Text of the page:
Continuing a string of actions aimed at halting consumer-related anti-arbitration federal regulatory measures, the U.S. Department of Education recently suspended application of its Obama-era final “Borrower Defense to Repayment” regulation promulgated in October 2016.
The 2016 final regulation, which had been set to take effect on July 1, included among its many provisions full prohibition on the use of pre-dispute arbitration agreements and on class-action waivers by for-profit colleges, as well as disclosure requirements for post-dispute arbitration agreements. Those prohibitions will now not take effect. The department’s press release, and related press coverage of background interviews with department officials, makes no particular mention of the arbitration-related provisions.
The regulation was already the object of ongoing litigation brought by representatives of for-profit colleges, including arguments about whether the arbitration provisions contravened the Federal Arbitration Act. The new question of whether the Trump administration has legal authority to suspend the regulation before it becomes effective will now be added to the litigation issues in that and other lawsuits. In the meantime, Inside Higher Education explains that the process for promulgating a revised regulation (a so-called negotiated rule-making) will likely last into 2019.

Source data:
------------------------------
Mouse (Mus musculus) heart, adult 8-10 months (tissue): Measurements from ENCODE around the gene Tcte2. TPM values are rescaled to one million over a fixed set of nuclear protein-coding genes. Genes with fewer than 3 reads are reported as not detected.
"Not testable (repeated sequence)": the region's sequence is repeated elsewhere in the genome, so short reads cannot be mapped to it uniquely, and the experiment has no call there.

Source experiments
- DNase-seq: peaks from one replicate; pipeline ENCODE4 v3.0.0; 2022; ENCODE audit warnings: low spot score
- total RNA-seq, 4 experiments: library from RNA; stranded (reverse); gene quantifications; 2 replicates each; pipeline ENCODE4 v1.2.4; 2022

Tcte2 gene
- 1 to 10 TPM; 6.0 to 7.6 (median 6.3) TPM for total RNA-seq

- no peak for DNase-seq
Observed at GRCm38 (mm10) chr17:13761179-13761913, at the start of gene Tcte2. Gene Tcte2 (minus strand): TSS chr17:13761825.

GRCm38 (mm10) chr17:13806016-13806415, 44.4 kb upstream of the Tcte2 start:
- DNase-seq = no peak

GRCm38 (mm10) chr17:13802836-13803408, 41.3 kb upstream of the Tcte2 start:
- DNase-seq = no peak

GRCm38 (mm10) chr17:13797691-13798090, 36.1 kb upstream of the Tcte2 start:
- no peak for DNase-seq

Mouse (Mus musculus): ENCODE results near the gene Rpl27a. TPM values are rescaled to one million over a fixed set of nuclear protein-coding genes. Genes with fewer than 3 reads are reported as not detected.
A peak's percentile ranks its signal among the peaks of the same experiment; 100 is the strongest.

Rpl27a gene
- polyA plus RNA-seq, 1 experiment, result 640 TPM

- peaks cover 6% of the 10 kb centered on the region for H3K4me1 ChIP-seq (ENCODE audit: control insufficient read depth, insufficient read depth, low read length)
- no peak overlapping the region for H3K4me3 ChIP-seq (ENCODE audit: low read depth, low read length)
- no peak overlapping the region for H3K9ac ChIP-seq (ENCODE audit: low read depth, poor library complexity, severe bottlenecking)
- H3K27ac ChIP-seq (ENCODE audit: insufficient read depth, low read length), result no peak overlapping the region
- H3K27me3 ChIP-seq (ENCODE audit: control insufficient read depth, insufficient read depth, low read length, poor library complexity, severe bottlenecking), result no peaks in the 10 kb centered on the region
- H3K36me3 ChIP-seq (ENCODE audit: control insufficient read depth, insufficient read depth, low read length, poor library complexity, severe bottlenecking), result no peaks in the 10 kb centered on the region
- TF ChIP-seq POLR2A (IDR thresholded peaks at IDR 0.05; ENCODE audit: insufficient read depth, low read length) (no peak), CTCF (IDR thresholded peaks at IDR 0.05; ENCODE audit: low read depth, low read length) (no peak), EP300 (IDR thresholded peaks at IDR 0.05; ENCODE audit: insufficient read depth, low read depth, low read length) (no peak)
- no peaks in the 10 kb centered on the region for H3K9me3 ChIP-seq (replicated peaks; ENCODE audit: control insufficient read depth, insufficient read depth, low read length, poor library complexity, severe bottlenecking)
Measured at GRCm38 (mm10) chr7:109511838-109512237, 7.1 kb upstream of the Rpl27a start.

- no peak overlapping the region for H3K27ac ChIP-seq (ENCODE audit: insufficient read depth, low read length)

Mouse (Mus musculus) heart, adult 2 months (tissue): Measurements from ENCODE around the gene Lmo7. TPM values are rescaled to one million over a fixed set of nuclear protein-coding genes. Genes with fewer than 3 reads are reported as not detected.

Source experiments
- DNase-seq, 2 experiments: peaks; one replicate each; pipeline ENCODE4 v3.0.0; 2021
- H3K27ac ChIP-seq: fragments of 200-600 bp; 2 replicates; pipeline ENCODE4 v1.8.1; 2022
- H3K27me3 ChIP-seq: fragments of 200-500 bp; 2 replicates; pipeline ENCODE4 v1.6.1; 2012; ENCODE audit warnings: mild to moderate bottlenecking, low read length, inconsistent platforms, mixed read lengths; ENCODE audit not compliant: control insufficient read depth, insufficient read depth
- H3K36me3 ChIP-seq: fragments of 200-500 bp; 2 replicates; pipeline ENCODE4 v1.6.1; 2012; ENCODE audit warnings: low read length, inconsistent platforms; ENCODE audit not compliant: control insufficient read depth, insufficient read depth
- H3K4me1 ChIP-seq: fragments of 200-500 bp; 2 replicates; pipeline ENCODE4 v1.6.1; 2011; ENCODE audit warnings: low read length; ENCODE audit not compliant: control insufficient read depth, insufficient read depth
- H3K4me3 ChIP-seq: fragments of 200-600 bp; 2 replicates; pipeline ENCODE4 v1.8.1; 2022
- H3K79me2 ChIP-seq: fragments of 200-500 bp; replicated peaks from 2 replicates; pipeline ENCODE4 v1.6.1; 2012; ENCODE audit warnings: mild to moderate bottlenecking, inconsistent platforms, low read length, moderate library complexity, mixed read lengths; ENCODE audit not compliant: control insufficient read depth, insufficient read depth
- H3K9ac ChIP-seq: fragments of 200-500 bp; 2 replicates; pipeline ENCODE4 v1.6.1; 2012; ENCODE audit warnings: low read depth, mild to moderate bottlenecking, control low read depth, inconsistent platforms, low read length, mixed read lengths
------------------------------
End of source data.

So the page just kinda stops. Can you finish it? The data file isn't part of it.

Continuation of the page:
The department is looking to begin the rule-making process by this fall. But even under the rosiest of projections, new borrower-defense and gainful-employment regulations wouldn't go into effect until 2019. Under that timeline, the department would have to complete that process and publish a new rule by Nov. 1, 2018—the deadline for regulations to go into effect the following July.
This action is yet another reminder that, in the United States, political attention to arbitration is driven by consumer and similar issues.
Mark Kantor is a member of the College of Commercial Arbitrators in Washington, D.C.